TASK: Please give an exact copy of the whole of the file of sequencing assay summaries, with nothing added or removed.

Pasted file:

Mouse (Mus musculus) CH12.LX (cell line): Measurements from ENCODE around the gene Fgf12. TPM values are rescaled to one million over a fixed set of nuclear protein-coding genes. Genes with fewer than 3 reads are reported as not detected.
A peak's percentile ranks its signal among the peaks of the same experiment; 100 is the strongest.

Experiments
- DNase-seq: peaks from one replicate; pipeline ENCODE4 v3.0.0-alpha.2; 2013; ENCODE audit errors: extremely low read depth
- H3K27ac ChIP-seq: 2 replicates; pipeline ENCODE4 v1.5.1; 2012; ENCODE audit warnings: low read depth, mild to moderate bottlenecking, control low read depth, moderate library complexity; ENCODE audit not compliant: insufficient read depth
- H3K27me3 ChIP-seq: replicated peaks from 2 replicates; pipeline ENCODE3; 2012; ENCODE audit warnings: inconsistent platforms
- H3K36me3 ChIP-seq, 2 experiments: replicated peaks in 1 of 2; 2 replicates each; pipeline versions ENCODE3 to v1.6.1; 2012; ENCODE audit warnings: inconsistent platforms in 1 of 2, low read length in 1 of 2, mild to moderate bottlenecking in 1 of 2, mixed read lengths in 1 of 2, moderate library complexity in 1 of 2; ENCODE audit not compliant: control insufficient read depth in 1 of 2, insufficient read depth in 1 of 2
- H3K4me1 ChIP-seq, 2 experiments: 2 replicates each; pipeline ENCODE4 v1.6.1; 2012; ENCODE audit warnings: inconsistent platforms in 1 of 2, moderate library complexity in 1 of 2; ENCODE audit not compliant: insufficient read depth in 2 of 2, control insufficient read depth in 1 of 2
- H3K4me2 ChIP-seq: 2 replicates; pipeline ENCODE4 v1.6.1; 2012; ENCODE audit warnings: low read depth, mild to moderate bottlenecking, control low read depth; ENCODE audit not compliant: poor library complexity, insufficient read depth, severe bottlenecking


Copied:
Mouse (Mus musculus) CH12.LX (cell line): Measurements from ENCODE around the gene Fgf12. TPM values are rescaled to one million over a fixed set of nuclear protein-coding genes. Genes with fewer than 3 reads are reported as not detected.
A peak's percentile ranks its signal among the peaks of the same experiment; 100 is the strongest.

Experiments
- DNase-seq: peaks from one replicate; pipeline ENCODE4 v3.0.0-alpha.2; 2013; ENCODE audit errors: extremely low read depth
- H3K27ac ChIP-seq: 2 replicates; pipeline ENCODE4 v1.5.1; 2012; ENCODE audit warnings: low read depth, mild to moderate bottlenecking, control low read depth, moderate library complexity; ENCODE audit not compliant: insufficient read depth
- H3K27me3 ChIP-seq: replicated peaks from 2 replicates; pipeline ENCODE3; 2012; ENCODE audit warnings: inconsistent platforms
- H3K36me3 ChIP-seq, 2 experiments: replicated peaks in 1 of 2; 2 replicates each; pipeline versions ENCODE3 to v1.6.1; 2012; ENCODE audit warnings: inconsistent platforms in 1 of 2, low read length in 1 of 2, mild to moderate bottlenecking in 1 of 2, mixed read lengths in 1 of 2, moderate library complexity in 1 of 2; ENCODE audit not compliant: control insufficient read depth in 1 of 2, insufficient read depth in 1 of 2
- H3K4me1 ChIP-seq, 2 experiments: 2 replicates each; pipeline ENCODE4 v1.6.1; 2012; ENCODE audit warnings: inconsistent platforms in 1 of 2, moderate library complexity in 1 of 2; ENCODE audit not compliant: insufficient read depth in 2 of 2, control insufficient read depth in 1 of 2
- H3K4me2 ChIP-seq: 2 replicates; pipeline ENCODE4 v1.6.1; 2012; ENCODE audit warnings: low read depth, mild to moderate bottlenecking, control low read depth; ENCODE audit not compliant: poor library complexity, insufficient read depth, severe bottlenecking